Oil jumps more than $2

Crude prices jump 6.4% as gasoline stockpiles fall more than expected, but crude supply remains above average for this time of year.

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By Julianne Pepitone, CNNMoney.com contributing writer

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NEW YORK (CNNMoney.com) -- Oil gained more than $2 a barrel Wednesday, after a government report showed that while supplies of gasoline fell much more than expected, crude stockpiles continue to grow amid sluggish demand.

Light sweet crude settled $2.54 higher to $42.50 a barrel after reaching an intraday high of $42.78 earlier in the session.

Oil traded up 59 cents to $40.55 just prior to the release of the Energy Information Administration's weekly inventory report.

Stockpiles of gasoline fell by 3.4 million barrels in the week ended Feb. 20, the EIA said.

That's in the lower half of the average range for this time of year. Analysts expected a decrease of 300,000 barrels, according to a consensus estimate of industry analysts surveyed by Platts, a global energy information provider.

"The market was really impressed with the shocking gasoline number, which caused an initial bullish jump," said Phil Flynn, senior analyst at Alaron Trading.

The price of gasoline has declined for the 10th consecutive day, inspiring consumers to fill their tanks, Flynn said.

The national average price for a gallon of regular unleaded fell to $1.891 from $1.90, according to motorist group AAA.

Crude stockpiles

The EIA report said crude stocks increased by 700,000 barrels, while analysts predicted an increase of 2.25 million barrels.

Crude stocks are still above the upper limit of the average range for this time of year, the EIA report said. Flynn said supply is up 17.2% from the previous year.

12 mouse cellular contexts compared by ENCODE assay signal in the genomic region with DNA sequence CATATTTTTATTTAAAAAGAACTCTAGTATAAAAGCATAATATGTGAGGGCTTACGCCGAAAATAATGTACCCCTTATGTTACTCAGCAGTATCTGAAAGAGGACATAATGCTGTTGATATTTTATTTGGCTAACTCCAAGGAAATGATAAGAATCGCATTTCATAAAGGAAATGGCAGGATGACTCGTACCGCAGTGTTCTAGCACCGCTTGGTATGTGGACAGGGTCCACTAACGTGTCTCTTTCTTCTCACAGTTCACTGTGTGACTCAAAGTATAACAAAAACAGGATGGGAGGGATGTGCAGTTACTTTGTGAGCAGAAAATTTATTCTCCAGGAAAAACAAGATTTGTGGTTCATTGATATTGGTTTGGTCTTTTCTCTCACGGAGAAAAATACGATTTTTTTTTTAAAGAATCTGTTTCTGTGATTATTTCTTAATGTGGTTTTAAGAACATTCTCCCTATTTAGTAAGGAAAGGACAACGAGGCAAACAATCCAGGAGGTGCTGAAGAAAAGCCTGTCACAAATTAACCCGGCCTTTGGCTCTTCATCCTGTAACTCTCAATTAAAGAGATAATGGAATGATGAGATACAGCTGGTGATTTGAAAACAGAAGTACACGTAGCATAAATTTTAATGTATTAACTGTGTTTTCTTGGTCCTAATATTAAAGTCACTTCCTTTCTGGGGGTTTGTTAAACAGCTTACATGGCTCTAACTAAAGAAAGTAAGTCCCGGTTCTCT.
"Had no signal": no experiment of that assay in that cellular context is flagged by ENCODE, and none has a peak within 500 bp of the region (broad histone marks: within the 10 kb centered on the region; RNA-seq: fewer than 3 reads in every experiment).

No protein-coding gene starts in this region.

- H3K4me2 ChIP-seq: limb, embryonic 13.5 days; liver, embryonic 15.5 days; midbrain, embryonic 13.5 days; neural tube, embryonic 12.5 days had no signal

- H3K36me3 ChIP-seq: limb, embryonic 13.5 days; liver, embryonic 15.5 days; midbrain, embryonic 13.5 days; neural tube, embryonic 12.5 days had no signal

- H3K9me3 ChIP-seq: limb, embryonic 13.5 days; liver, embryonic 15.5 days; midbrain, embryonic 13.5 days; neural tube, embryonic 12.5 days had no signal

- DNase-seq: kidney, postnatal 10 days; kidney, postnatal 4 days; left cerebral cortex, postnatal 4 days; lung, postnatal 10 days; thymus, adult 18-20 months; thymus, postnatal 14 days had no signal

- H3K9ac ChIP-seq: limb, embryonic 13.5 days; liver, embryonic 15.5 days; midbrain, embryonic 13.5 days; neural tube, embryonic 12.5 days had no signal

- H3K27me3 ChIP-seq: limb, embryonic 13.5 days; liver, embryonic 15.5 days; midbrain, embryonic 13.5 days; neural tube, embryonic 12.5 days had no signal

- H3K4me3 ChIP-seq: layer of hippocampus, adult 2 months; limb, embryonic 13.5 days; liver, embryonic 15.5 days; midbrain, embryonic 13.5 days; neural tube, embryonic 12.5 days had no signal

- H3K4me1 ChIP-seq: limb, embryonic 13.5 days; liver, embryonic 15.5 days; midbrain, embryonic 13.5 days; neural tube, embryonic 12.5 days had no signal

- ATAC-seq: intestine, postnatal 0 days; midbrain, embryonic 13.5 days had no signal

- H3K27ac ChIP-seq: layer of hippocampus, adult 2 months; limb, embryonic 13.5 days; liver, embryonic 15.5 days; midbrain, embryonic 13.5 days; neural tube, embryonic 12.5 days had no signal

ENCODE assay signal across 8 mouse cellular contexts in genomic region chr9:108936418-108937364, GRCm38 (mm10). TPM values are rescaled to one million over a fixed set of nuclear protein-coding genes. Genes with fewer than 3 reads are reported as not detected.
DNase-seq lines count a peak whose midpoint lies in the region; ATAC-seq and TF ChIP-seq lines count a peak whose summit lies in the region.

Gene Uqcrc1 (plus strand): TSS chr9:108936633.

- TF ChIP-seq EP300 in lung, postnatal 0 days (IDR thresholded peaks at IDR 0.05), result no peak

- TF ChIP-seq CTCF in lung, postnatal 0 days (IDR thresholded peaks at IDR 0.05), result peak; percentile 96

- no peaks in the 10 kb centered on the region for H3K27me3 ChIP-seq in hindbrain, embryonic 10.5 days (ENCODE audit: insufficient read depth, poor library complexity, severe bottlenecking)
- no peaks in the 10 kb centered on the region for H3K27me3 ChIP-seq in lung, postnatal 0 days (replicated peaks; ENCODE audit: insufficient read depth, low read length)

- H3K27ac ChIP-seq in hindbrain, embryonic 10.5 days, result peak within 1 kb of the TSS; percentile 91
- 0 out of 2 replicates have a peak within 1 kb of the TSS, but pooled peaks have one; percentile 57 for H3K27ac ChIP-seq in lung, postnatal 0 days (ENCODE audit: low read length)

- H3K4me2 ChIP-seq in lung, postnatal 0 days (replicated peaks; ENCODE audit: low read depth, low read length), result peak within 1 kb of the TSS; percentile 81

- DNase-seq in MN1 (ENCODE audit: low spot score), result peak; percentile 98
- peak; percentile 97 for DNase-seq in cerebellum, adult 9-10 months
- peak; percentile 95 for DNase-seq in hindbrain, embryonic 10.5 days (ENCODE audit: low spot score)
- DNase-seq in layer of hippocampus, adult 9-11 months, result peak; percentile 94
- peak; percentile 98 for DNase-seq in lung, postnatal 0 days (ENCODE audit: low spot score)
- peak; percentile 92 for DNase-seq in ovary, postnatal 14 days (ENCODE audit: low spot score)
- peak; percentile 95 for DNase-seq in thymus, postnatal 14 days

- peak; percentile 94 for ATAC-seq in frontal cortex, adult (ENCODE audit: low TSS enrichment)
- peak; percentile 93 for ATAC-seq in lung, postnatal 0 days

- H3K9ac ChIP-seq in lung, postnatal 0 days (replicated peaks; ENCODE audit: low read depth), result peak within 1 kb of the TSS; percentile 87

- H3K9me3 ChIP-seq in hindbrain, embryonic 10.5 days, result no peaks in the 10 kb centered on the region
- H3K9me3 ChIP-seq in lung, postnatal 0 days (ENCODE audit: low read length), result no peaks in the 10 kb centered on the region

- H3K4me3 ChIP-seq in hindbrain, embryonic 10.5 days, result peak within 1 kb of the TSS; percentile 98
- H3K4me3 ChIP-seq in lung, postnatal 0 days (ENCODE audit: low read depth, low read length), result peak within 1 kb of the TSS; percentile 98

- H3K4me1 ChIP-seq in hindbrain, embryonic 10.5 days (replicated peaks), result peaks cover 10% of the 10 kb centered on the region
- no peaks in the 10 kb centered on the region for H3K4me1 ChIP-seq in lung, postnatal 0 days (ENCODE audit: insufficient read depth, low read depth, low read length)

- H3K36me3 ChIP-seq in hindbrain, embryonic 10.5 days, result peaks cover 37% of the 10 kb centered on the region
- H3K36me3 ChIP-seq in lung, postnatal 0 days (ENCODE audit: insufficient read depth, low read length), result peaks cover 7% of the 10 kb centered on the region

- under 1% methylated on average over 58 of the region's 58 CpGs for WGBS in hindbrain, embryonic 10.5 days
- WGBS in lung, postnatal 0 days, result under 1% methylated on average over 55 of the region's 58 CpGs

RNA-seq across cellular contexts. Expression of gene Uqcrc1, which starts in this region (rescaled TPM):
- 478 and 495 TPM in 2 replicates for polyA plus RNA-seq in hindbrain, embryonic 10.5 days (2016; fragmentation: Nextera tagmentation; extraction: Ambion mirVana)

The EIA report also said distillates, which are used to make heating oil and diesel fuel, increased by 800,000 barrels, with the stockpile above the upper limit of the average range. Analysts were looking for a decrease of 1.8 million barrels.

The economic slowdown has reduced demand for oil as crude stockpiles continue to grow.

The Organization of the Petroleum Exporting Countries - whose members produce about 40% of the world's crude - has been pressured to boost oil prices, which peaked at a record high of $147.27 a barrel in July.

OPEC agreed on cuts totaling 4.2 million barrels per day since last September. Flynn said he thought OPEC cuts were already priced into the market.

Outlook: OPEC's actions

Though production cuts cheered investors, OPEC's actions are ultimately a disservice to attempts to boost oil demand, Flynn said.

"Raising oil prices in a recession makes the recession worse," Flynn said. "They don't understand they're hurting their own cause by cutting when they should let the market play out."

The energy boom earlier in the decade stemmed from oil prices falling low enough to stimulate demand, Flynn said.

OPEC may need to settle for a lower price for a while, Flynn said, as he believes crude needs to fall more before it will see sustained gains.

"We'd already be at the $20-something mark if OPEC wasn't cutting," he said. "But that mark is inevitable, and crude needs to scrape the floor if we hope to see it bounce back up."  To top of page

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